Let me tell you the story of a rabbit called Rabbit.
It was a sunny spring day, and Rabbit was outside, playing with other young rabbits. He was still growing up and discovering the world at this point.
All of a sudden, one of the big grown-up rabbits overlooking the children shrieked in alarm.
“Wolves! Wolves! Run for your lives!”
The little rabbits panicked, started running every which way and bumping into each other, but eventually got organized and sped away into the depths of the forest. Except for Rabbit. He decided to stay.
“Why should I run from wolves?” he reasoned. “I want to be strong and feared like them. Instead of running, I will pretend to be a wolf and join them.”
So he waited. The leader of the wolf pack ran up to him… and stopped. He looked at Rabbit in confusion.
“Shouldn’t you be running away?”
“Why should I run?” Replied Rabbit. “I’m a wolf. Other animals run away from me.”
The wolf leader tilted his head and eyed him suspiciously. “You don’t look like a wolf to me.”
“Nope, I’m definitely a wolf.”
“Alright,” said the wolf leader as the rest of the pack caught up. (He was the leader because of his speed and strength, not because of his intelligence.) “Hey everyone, this little fella here will be joining our pack. What’s your name?”
“My name is Rabb… uh… Robbit. Yeah, Robbit.”
“Alright! Welcome to the pack. Let’s see if we can catch up with those rabbits that were here a few moments ago, I’m getting hungry.”
And that’s how Rabbit joined the wolf pack.
He lived with them for many months. He learned to growl, and track prey, and act all tough and serious to be respected by the wolves.
Too many interesting things happened to tell here, but one notable story from those months I want to share is the day when Rabbit first ate meat.
The wolf pack had just finished a big hunt for deer, with huge success. They were distributing the prey, and one of the older wolves tore off a big chunk of deer thigh and tossed it to Rabbit.
“Hey, Robbit! Have some of this. You deserve it, you did really well during the hunt, chasing the deer towards us.”
“Uh…” hesitated Rabbit. “Eat some of this?”
“Sure. Prime deer thigh. What kind of a wolf are you if you don’t like deer?”
“The biggest and baddest wolf around!” exclaimed Rabbit, taking a large bite of raw deer meat.
“That’s more like it! How do you like it?”
“It’s… ungh… hrrp… delicious!” said Rabbit, trying to keep the chunk of meat down and focusing all his energy on not throwing up.
“Right on!” said the wolf, and walked off to chat with someone else. Rabbit quickly ran behind some bushes and threw up the meat.
From that day on, he always pretended to eat the meat they gave him, while secretly dragging most of it away, and throwing up the little bit he was forced to eat while others were watching. He once tried nibbling grass in front of the others, but was laughed at, and since then always ate secretly while the others slept.
Overall, Rabbit mostly liked his time with the wolves. He was feared and respected by most animals, and that’s what he wanted, after all. Right? Right??
But deep inside, he didn’t feel that great. The continuous pretence was tiring him out. He was wondering if the other wolves also often felt anxious and vaguely dissatisfied with life, but he never brought it up with any of them for fear of appearing weak.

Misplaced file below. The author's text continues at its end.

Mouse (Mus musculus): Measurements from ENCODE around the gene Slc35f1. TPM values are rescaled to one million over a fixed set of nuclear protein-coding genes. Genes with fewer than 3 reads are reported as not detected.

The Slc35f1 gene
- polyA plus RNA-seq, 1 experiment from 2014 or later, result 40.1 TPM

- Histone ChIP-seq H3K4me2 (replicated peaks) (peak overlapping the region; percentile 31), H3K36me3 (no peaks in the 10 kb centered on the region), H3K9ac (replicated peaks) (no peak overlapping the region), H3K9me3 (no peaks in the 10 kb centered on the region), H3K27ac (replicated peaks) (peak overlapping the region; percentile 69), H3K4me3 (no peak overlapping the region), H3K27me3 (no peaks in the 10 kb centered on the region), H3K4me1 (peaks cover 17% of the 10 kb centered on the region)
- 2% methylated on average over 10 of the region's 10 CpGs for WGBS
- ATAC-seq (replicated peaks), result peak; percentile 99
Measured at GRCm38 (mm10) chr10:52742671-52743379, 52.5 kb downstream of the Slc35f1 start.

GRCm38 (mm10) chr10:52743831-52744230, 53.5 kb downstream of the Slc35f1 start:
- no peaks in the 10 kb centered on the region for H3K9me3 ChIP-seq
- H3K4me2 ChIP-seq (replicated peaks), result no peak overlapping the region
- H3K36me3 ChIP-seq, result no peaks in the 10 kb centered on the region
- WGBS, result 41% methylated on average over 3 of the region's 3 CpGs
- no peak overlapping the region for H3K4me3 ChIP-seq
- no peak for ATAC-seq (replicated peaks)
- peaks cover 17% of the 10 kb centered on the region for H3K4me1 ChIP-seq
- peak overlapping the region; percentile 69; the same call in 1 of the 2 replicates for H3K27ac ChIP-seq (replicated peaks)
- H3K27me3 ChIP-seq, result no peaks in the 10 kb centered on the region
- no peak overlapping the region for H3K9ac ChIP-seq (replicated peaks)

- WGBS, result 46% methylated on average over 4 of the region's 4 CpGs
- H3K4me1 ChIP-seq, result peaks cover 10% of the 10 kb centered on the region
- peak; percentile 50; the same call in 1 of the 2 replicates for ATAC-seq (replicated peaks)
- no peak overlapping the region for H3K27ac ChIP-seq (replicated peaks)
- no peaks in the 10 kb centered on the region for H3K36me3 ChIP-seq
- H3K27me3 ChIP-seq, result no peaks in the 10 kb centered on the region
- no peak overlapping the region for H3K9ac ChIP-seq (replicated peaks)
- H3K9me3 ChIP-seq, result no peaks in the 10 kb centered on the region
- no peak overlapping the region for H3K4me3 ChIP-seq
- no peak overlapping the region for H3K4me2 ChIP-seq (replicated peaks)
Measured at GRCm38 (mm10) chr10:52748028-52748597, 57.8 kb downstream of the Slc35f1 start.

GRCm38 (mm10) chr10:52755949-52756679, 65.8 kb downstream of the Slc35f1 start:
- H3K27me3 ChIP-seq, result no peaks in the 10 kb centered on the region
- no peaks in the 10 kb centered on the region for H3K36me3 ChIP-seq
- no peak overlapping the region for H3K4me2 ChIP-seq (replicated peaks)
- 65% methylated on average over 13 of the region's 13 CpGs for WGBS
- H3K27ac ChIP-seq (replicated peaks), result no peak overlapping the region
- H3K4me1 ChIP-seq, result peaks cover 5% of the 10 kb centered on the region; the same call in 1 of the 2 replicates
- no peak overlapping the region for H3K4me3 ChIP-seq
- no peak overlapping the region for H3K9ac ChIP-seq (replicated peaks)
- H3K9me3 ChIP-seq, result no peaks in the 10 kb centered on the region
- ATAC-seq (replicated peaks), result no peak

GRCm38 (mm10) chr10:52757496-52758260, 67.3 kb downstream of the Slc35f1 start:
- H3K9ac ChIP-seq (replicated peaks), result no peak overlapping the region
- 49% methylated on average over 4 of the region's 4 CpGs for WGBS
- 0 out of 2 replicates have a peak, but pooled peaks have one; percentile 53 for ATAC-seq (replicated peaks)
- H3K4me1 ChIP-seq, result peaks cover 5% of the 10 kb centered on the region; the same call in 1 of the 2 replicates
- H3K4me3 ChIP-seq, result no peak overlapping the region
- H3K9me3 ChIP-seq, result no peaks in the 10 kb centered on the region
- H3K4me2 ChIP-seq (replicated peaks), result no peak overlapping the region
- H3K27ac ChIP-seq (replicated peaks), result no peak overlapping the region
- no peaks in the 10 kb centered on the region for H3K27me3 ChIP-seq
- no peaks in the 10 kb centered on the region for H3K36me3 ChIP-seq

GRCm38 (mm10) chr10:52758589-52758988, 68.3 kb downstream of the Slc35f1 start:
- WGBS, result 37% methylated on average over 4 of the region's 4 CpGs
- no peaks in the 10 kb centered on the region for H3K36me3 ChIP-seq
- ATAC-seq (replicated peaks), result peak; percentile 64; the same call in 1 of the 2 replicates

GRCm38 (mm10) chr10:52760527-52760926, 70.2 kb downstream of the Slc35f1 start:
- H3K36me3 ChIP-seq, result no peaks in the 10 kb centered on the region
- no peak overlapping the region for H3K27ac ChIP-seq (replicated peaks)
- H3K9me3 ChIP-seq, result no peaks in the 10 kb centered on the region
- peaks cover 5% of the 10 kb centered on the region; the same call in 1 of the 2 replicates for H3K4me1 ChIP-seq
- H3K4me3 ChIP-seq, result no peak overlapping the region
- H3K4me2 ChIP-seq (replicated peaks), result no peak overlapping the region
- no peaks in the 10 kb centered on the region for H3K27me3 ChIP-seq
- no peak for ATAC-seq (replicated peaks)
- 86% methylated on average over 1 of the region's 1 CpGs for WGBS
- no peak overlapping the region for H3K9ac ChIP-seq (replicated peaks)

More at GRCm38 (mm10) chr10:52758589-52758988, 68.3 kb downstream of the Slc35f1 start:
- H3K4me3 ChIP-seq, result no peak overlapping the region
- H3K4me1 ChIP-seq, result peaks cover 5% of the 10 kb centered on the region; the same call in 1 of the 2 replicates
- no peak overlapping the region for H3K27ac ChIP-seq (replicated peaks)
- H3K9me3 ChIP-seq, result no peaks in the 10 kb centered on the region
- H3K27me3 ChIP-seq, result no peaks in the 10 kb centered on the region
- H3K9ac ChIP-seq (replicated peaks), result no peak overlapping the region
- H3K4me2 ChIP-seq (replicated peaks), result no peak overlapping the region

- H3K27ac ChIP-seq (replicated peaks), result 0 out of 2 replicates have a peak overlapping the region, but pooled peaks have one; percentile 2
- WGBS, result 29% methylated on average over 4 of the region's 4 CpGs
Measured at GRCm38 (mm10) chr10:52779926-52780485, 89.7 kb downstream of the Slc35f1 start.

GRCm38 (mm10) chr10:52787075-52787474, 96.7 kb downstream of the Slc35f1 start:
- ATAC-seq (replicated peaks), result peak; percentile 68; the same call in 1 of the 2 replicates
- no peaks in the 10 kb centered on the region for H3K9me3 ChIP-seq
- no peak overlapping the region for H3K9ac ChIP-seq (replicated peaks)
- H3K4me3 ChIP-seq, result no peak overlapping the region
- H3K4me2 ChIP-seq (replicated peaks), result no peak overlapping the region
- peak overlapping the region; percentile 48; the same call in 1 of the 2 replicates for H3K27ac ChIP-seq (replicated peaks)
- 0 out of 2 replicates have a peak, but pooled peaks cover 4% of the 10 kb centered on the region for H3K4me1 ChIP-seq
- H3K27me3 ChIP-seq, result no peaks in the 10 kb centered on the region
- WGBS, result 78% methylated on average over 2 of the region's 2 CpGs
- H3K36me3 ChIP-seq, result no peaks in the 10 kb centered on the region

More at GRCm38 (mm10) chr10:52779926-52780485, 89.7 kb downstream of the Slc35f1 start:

Then, one day, while scouting the area for prey, Rabbit came across a couple of little creatures that looked remarkably like himself.
They were hopping around, and playing in the grass, cuddling each other and chasing each other around. In his shock, Rabbit completely forgot to growl and look fearsome. He just stood there, enchanted, until one of the playing rabbits noticed him.
“Hi there! Want to join us?”
Rabbit was taken by surprise, and automatically mumbled “Uh… yeah. Sure.”
And he did join them.
And as he hopped around and played with them, it felt like coming home. Here, everybody was doing exactly what he’d always been getting weird urges to do but suppressed because he wouldn’t fit in with the wolves. He even saw a few of the rabbits nibbling some grass, in plain view of everyone.
He tried eating some himself, gingerly at first. He kept glancing around, but nobody laughed at him. Nobody called him a “sissy grass-eater.” If they noticed him at all, they didn’t pay him any attention, like eating grass was the most natural thing in the world.
And Rabbit realized that for all his wanting to be feared and respected like a wolf, he was still just a rabbit. And what really made him happy was doing all those little things that rabbits do.
He never went back to the wolf pack. He stayed with the rabbits, and lived the rest of his life content and happy.
What’s the lesson from Rabbit’s story?
Far too often, I see people who change who they are, or pretend to be someone they’re not, just to impress other people and be liked.
The thing is, if you need to change who you are to fit around certain people… they’re probably not the right people for you anyway.
Instead, by being yourself, you will naturally attract just the sort of people who will love hanging out with you. And, in turn, you will love hanging out with them!
The right kind of people – those you will love hanging out with – will love you not despite your strange habits and quirks, but because of them. As Ali Luke puts it:
You are not a dress shirt that needs every wrinkle ruthlessly ironed out. You are a warm, snuggly sweater, loved not in spite of but because of your loose threads, your crumpled bits, your huggable qualities.
Forget about impressing others. Just be yourself. The most awesome people (by your personal definition of “awesome”) will be attracted to exactly that.